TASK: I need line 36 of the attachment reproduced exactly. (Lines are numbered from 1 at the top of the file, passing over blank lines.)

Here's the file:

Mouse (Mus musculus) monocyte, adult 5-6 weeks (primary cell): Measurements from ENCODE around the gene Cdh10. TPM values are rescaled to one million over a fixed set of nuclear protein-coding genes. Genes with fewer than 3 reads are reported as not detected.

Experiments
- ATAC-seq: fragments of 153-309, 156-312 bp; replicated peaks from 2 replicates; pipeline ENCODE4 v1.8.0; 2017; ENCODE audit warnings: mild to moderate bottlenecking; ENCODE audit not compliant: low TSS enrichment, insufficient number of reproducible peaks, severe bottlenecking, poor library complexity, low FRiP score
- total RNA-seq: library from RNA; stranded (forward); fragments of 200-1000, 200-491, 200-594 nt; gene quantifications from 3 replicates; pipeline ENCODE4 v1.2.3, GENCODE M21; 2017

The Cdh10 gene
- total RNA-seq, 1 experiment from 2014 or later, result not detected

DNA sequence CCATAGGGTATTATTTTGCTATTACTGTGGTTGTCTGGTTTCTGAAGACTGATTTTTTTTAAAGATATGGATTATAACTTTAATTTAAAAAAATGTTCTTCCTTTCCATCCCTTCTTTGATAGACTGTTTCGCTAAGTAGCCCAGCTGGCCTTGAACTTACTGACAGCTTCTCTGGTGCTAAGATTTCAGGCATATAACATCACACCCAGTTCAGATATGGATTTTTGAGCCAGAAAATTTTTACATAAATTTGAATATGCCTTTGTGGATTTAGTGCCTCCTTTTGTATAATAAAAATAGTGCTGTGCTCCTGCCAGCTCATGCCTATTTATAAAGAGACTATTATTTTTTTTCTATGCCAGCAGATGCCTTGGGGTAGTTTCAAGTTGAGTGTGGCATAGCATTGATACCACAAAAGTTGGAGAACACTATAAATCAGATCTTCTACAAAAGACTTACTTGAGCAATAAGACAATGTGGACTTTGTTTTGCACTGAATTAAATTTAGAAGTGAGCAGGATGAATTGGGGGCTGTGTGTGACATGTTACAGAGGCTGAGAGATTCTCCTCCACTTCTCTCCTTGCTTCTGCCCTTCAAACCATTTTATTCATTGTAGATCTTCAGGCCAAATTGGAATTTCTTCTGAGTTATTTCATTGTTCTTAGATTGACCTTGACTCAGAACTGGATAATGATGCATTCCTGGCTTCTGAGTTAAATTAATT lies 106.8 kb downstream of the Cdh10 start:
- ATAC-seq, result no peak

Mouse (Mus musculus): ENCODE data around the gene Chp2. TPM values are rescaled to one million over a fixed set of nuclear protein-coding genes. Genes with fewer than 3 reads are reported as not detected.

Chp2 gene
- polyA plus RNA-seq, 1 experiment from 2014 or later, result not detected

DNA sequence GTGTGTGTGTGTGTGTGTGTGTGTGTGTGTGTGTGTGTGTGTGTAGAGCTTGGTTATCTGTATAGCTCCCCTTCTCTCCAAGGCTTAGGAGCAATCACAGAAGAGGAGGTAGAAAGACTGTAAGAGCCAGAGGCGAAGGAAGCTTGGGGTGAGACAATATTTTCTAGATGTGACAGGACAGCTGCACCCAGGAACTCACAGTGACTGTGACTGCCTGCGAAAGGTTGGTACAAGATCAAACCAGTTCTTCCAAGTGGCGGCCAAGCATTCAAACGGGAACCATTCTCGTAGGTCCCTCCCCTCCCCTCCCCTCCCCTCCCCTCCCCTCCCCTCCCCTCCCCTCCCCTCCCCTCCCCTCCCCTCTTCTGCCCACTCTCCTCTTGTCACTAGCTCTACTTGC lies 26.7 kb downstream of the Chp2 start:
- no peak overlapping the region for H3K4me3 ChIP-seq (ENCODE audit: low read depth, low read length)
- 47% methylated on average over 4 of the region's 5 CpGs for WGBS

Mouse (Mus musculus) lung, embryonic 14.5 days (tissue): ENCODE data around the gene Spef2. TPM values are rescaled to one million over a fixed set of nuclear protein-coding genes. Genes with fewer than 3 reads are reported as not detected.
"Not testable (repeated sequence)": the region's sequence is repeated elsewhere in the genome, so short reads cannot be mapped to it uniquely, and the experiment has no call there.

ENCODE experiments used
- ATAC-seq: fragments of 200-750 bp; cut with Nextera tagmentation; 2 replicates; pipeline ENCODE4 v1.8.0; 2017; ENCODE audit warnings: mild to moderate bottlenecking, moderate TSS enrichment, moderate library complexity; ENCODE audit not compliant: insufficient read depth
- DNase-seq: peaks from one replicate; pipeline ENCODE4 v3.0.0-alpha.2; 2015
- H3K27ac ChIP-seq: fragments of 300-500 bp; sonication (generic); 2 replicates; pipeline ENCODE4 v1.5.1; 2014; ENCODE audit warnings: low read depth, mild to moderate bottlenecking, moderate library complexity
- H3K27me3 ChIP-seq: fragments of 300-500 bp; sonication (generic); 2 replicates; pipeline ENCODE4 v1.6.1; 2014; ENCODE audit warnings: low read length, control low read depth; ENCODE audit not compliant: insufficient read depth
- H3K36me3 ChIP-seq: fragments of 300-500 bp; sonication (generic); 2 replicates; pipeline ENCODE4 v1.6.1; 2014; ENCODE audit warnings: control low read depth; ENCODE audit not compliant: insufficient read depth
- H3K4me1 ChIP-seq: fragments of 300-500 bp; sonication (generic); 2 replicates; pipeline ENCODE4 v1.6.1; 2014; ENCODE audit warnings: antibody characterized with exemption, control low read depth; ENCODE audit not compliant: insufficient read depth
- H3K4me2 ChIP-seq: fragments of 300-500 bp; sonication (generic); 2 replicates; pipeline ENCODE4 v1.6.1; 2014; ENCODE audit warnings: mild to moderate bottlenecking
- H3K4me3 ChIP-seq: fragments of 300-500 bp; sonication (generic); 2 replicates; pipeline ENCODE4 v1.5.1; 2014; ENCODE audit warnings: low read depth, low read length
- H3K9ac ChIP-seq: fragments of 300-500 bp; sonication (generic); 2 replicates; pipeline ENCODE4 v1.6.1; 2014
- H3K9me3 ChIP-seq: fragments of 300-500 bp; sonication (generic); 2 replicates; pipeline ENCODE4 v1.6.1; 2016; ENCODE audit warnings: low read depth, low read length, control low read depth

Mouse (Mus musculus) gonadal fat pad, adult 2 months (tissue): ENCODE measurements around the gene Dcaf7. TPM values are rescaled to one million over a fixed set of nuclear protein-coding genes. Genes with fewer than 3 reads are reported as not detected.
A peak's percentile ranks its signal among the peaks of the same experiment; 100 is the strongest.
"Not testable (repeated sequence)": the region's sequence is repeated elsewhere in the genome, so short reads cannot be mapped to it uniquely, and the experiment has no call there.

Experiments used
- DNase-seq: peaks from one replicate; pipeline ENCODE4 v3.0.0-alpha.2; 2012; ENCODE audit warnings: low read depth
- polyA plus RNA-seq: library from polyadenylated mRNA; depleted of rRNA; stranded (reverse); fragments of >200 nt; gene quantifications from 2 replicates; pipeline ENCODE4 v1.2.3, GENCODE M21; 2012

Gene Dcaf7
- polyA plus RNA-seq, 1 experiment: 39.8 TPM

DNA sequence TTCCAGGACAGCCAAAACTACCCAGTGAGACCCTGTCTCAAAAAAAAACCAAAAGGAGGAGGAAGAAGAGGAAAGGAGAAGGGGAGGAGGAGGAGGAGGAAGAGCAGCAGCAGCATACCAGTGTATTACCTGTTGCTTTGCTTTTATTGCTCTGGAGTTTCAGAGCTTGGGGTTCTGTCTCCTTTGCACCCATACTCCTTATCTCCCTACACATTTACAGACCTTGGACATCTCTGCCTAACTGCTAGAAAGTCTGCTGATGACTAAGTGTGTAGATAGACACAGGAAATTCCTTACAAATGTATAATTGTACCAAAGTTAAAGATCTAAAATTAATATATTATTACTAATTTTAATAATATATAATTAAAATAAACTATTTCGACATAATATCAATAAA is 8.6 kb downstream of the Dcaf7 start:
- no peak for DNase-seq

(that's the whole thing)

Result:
DNA sequence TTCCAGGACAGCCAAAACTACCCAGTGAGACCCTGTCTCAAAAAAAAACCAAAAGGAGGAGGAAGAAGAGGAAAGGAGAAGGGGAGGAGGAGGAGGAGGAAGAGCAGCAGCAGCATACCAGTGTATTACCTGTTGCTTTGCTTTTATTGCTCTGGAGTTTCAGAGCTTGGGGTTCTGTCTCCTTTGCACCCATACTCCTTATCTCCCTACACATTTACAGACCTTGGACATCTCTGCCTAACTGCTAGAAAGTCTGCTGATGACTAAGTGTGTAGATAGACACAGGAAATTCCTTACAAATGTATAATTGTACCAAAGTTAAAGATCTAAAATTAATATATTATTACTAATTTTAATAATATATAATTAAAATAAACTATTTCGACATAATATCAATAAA is 8.6 kb downstream of the Dcaf7 start: